Windsor Police Staff Sgt. Christine Bissonnette was one of the first complainants to the Ontario Civilian Police Commission, accusing the Windsor Police Service of gender bias in promotions. (Dale Molnar / CBC)

Many recommendations suggest ways for the service to engage with the community to remove barriers for women and increase its recruitment of female agents.

Another recommendation advises the service to proactively tackle racial diversity and said it expects the force’s new diversity, inclusion and equity coordinator to “play an important role in developing a proactive strategy to increase diversity within the service ”.

The OCPC said the service has made an effort to promote diversity and recognize that it has been successful in hiring officers from some communities, but not all.

“The service is certainly more diverse in religious affiliation or the origins of its members than ever before,” the report read. “In contrast, the number of black officers in the service has not increased at all despite the service’s recruiting efforts.”

The Service’s policy on harassment at work “suffers from significant shortcomings”

After receiving several harassment complaints, the commission also examined whether there was a “poisoned work environment” and whether the department has transparent processes for dealing with workplace harassment and human rights issues.

According to the report, the service’s current policy on workplace harassment has not been updated for nearly six years.

The report says the policy “suffers from significant shortcomings”, such as not describing, step by step, how informal and formal complaint processes work and the types of resolutions possible. Under existing policy, workplace harassment complaints against the boss or deputy boss must also be dealt with by the board and investigations are carried out internally, rather than offering the possibility of external reviews in case of need.

One of the recommendations is that the service create a new workplace harassment procedure that is “fair and transparent”.

Among other suggestions, he also advises assigning an investigator to work harassment investigations and, depending on the circumstances, the possibility of hiring an external investigator.

Windsor Mayor says report ‘will pave the way’ for future of service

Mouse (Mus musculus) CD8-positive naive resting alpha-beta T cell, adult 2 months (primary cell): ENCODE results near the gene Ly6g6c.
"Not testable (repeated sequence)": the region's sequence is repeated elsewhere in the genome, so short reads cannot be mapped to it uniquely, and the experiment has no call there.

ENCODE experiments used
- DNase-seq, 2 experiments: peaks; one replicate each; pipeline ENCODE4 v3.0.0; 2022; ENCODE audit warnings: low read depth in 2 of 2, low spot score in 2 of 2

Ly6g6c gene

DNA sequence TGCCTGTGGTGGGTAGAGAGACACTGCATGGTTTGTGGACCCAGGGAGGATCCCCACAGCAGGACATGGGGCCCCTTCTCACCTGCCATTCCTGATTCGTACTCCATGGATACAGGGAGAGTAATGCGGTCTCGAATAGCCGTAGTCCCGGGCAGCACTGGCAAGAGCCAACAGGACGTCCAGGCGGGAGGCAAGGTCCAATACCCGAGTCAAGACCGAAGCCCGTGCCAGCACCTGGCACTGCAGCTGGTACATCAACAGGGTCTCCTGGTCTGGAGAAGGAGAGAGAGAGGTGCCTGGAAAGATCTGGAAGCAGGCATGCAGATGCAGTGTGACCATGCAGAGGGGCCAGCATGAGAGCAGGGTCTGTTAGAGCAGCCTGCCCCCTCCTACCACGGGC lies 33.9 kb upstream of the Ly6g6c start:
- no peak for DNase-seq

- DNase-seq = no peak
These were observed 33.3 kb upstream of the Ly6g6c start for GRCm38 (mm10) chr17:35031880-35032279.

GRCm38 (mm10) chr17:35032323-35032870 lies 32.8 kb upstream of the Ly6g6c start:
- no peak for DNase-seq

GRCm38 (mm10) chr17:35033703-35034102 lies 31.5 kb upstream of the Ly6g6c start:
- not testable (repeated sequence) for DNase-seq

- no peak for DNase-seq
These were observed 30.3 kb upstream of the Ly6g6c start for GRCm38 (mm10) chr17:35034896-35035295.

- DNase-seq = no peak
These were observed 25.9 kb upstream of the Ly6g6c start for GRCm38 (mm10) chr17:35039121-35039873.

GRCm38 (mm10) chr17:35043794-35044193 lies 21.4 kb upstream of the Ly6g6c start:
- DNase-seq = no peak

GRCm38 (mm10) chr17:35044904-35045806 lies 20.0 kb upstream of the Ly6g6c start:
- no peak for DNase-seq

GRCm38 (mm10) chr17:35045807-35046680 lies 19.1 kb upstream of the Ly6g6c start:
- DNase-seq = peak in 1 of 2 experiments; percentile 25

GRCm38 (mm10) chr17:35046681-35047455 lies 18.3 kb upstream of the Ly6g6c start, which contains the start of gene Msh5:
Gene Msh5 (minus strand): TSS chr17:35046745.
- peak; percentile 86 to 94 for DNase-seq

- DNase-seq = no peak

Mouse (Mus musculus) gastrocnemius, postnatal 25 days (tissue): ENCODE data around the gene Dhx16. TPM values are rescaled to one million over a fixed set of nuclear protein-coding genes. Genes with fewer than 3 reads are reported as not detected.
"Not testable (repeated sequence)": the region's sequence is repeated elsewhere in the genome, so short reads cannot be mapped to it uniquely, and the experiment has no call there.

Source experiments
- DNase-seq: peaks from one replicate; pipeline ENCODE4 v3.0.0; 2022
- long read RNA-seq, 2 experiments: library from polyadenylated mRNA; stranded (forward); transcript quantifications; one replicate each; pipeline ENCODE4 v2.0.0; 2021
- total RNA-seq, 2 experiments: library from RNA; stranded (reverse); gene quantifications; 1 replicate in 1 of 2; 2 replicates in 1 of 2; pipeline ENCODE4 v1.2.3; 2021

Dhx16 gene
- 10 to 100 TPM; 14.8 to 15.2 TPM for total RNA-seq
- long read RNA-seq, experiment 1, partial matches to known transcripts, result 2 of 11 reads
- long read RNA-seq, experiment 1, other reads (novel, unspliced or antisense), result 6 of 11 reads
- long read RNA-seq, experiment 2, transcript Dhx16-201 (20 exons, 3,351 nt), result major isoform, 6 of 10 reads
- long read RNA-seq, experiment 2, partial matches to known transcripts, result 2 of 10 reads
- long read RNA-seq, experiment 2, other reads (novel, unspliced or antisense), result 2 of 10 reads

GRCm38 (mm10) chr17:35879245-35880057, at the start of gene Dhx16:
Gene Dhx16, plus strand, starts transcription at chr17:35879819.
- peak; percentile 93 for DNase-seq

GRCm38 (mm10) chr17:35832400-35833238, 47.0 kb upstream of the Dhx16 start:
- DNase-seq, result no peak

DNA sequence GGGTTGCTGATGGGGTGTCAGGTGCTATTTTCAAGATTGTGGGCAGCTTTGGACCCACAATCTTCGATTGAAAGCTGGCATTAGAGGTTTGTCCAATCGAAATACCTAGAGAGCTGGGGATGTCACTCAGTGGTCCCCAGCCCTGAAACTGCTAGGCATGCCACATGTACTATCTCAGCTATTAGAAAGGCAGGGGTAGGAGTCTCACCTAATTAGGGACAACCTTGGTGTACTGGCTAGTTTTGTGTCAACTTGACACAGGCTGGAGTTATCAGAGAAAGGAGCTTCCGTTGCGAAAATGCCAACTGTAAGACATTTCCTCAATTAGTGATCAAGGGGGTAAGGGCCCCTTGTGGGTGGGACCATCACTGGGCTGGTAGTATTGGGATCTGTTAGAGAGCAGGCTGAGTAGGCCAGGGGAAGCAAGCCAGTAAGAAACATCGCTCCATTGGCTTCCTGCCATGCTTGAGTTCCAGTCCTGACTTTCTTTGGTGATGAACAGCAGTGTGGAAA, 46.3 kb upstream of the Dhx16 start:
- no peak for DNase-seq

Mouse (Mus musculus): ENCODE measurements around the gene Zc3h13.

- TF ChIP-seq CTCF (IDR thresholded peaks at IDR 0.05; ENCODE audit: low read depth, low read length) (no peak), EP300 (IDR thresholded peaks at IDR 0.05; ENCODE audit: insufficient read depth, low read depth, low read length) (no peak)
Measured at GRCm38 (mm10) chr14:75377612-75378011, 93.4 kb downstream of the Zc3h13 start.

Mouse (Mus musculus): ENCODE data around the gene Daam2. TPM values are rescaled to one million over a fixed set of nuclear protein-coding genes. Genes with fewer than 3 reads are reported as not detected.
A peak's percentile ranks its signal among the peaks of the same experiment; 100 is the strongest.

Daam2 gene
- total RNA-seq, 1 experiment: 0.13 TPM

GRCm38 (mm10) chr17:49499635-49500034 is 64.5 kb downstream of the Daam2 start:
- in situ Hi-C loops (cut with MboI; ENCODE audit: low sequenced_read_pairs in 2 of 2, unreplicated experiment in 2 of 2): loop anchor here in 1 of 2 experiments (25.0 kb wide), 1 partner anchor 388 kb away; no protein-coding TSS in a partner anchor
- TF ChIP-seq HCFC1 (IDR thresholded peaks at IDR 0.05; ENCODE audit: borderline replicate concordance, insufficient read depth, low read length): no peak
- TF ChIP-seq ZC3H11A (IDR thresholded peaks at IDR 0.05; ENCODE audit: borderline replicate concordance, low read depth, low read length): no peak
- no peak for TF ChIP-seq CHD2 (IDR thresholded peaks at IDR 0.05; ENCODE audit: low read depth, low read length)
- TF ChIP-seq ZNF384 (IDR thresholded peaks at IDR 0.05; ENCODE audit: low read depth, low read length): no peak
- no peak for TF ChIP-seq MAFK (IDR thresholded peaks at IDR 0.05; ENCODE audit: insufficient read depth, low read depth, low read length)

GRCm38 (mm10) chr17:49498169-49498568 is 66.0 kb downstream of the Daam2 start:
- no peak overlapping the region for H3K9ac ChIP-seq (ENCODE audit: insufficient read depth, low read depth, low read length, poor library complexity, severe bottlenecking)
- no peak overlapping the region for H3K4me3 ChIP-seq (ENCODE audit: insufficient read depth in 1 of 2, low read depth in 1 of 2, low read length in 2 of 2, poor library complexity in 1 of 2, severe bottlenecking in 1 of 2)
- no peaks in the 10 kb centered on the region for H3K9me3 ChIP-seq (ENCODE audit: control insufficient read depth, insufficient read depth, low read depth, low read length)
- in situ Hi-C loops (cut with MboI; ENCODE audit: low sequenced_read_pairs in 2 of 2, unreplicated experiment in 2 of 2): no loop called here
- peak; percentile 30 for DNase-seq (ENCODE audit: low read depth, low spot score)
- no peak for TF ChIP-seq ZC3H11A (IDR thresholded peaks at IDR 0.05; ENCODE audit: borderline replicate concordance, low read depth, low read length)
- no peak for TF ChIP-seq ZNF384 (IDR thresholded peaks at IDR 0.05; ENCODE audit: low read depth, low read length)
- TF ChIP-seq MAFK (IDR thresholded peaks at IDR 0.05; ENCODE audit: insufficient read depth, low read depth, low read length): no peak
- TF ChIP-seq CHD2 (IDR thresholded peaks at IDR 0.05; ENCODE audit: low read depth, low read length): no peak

Windsor Mayor Drew Dilkens, who was elected chairman of the police council in 2015, released a statement on Friday in response to the OCPC report.

Windsor Mayor Drew Dilkens said Thursday he was “excited” to receive the OCPC’s long-awaited report. (City of Windsor)

Dilkens acknowledged that the service had work to do, but noted that since the launch of the investigation, there has been a turnover of senior management, with the service gaining a new chief and two new deputy chiefs.

“No large organization, especially one as complex as the police service, is foolproof,” Dilkens’ statement read. “By receiving this report, the Board of Directors and myself as Chairman recognize that there are opportunities for improvement and we are committed to always striving to improve the level of public service we provide.”

The statement went on to say that the report “will lead the way” as the city’s police department continues to “modernize” and strengthen its relationship with the community.

Dilkens added that the OCPC has asked the board to report in a year, after reviewing the recommendations and taking appropriate action.

In response to the OCPC report, Windsor Police Chief Pam Mizuno said “there was still a lot of work to be done.” (Chris Ensing / CBC)

Windsor Police Chief Pam Mizuno also released a statement on Friday. “The commission’s report concluded that the service has much to be proud of and has introduced incremental measures to address some of the legacy issues of the service, but there is still a lot of work to be done,” it read.

The statement goes on to say that “the recommendations will help steer the department’s work towards a more respectful and harassment-free workplace that values ​​equity and diversity, with appropriate supervision and oversight, and ongoing communication between senior management. management and service members ”.